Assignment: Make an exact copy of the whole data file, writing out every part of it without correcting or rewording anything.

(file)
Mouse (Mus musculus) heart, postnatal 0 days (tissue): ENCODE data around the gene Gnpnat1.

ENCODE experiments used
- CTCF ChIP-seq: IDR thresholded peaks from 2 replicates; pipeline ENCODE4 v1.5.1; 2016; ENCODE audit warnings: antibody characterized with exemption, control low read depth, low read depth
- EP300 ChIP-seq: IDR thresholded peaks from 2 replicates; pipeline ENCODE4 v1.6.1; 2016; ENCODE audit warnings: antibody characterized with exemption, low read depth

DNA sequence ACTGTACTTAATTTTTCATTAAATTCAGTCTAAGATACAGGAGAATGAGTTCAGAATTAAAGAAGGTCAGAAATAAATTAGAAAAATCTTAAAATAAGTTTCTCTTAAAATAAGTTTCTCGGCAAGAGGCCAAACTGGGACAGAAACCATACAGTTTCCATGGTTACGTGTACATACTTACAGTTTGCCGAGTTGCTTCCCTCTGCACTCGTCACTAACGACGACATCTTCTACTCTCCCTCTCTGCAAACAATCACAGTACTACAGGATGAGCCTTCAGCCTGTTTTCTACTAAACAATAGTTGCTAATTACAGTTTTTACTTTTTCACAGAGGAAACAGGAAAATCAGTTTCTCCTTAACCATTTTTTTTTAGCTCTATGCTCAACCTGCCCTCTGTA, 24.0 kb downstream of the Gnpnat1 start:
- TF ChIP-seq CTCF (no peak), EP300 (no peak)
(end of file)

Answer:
Mouse (Mus musculus) heart, postnatal 0 days (tissue): ENCODE data around the gene Gnpnat1.

ENCODE experiments used
- CTCF ChIP-seq: IDR thresholded peaks from 2 replicates; pipeline ENCODE4 v1.5.1; 2016; ENCODE audit warnings: antibody characterized with exemption, control low read depth, low read depth
- EP300 ChIP-seq: IDR thresholded peaks from 2 replicates; pipeline ENCODE4 v1.6.1; 2016; ENCODE audit warnings: antibody characterized with exemption, low read depth

DNA sequence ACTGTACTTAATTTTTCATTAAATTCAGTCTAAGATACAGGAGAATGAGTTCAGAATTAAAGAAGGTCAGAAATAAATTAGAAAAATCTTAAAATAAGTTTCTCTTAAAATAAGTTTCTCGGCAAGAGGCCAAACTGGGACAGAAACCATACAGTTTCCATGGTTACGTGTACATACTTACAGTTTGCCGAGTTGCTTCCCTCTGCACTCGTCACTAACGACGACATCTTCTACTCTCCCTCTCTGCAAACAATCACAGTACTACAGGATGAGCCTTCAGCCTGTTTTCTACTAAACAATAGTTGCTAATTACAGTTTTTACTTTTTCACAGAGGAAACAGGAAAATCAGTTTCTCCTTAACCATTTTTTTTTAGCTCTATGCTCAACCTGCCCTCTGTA, 24.0 kb downstream of the Gnpnat1 start:
- TF ChIP-seq CTCF (no peak), EP300 (no peak)